Objective: The aim of this review is to investigate whether or not the current classification systems of dystonia is appropriate, and if not to present suitable alternatives. Additional goals are to investigate if and how the different sub groups of dystonia can be separated clinically, when to suspect a genetic cause and identify when further investigations are indicated. Finally we want to illuminate the importance and the possibilities achieved by understanding the genetic background of the disease.
Background: Dystonia is a rare syndrome characterised by involuntary muscle contractions, producing twisting and repetitive movements in a predictable pattern, or abnormal postures. In many cases an underlying genetic cause is identified. Dystonia is commonly classified by age of onset, distribution of symptoms and aetiology.
Method: Literature searches in McMaster Plus, PubMed, Ovid, Cochrane, Google Scholar and Medline performed mainly in the period between January 2012 and August 2012. Only articles written in English and Norwegian are included. Searches were based on relevant key words concentrating on the correlation between dystonia and genetics. A total of 40 articles were reviewed.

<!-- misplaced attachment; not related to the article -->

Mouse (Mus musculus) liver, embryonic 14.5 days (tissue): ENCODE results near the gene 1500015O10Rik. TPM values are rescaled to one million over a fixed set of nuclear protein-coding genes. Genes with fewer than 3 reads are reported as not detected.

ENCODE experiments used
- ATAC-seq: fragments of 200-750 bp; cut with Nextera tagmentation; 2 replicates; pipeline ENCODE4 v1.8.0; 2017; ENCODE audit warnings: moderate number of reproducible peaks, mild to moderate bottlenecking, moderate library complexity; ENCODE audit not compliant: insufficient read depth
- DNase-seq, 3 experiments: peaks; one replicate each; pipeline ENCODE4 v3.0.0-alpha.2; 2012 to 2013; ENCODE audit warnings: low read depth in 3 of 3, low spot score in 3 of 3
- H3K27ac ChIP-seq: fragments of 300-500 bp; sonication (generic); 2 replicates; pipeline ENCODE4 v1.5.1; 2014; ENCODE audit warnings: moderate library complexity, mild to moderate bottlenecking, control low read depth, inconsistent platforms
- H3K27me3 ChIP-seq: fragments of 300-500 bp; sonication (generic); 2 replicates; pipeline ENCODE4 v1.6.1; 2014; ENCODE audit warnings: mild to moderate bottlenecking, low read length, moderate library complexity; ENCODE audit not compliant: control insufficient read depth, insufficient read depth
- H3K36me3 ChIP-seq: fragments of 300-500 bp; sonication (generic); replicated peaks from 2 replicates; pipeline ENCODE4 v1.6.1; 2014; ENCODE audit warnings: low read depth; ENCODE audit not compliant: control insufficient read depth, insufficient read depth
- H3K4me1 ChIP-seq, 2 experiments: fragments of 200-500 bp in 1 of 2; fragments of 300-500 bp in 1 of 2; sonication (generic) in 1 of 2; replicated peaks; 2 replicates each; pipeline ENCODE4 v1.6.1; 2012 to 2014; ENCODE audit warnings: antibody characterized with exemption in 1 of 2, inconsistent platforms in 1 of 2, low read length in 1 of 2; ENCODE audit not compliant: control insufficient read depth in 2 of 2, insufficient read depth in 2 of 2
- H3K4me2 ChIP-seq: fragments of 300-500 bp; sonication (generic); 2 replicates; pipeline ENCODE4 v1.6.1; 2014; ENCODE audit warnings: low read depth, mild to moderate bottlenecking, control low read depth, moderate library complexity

Result and Conclusion: Are the current classification systems appropriate?The classification by age into early onset (< 26 years) and late onset (> 26 years) dystonia is appropriate from a clinical point of view. The categorisation by means of distribution into focal, segmental and generalized dystonia is also useful for the clinician. The genetic classification, i.e. various types of DYTs, should be reserved for specialists in genetics.
Is it possible to separate the different sub groups of dystonia clinically?In many cases of dystonia, an investigation based on age of onset, symptoms and the development of the disease is sufficient for the diagnosis. Genetic testing is sometimes necessary in finding an exact diagnosis, but should be reserved for specialists in genetics. Specific guidance for various clinical situations is presented in the article.
Importance of a genetic diagnosisAn understanding of genetics is crucial to drive the field forward. Specialized centers should be responsible for this.